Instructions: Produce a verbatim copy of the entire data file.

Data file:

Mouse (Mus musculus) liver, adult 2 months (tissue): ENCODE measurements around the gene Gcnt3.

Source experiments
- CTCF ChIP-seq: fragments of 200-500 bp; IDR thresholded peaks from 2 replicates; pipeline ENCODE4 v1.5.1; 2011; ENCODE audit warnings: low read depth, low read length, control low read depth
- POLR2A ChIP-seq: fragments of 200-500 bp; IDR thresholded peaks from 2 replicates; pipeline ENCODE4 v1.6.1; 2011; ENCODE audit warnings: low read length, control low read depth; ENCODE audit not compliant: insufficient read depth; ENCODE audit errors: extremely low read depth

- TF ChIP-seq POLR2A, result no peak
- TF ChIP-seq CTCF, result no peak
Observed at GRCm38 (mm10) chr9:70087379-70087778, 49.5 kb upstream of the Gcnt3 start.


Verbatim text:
Mouse (Mus musculus) liver, adult 2 months (tissue): ENCODE measurements around the gene Gcnt3.

Source experiments
- CTCF ChIP-seq: fragments of 200-500 bp; IDR thresholded peaks from 2 replicates; pipeline ENCODE4 v1.5.1; 2011; ENCODE audit warnings: low read depth, low read length, control low read depth
- POLR2A ChIP-seq: fragments of 200-500 bp; IDR thresholded peaks from 2 replicates; pipeline ENCODE4 v1.6.1; 2011; ENCODE audit warnings: low read length, control low read depth; ENCODE audit not compliant: insufficient read depth; ENCODE audit errors: extremely low read depth

- TF ChIP-seq POLR2A, result no peak
- TF ChIP-seq CTCF, result no peak
Observed at GRCm38 (mm10) chr9:70087379-70087778, 49.5 kb upstream of the Gcnt3 start.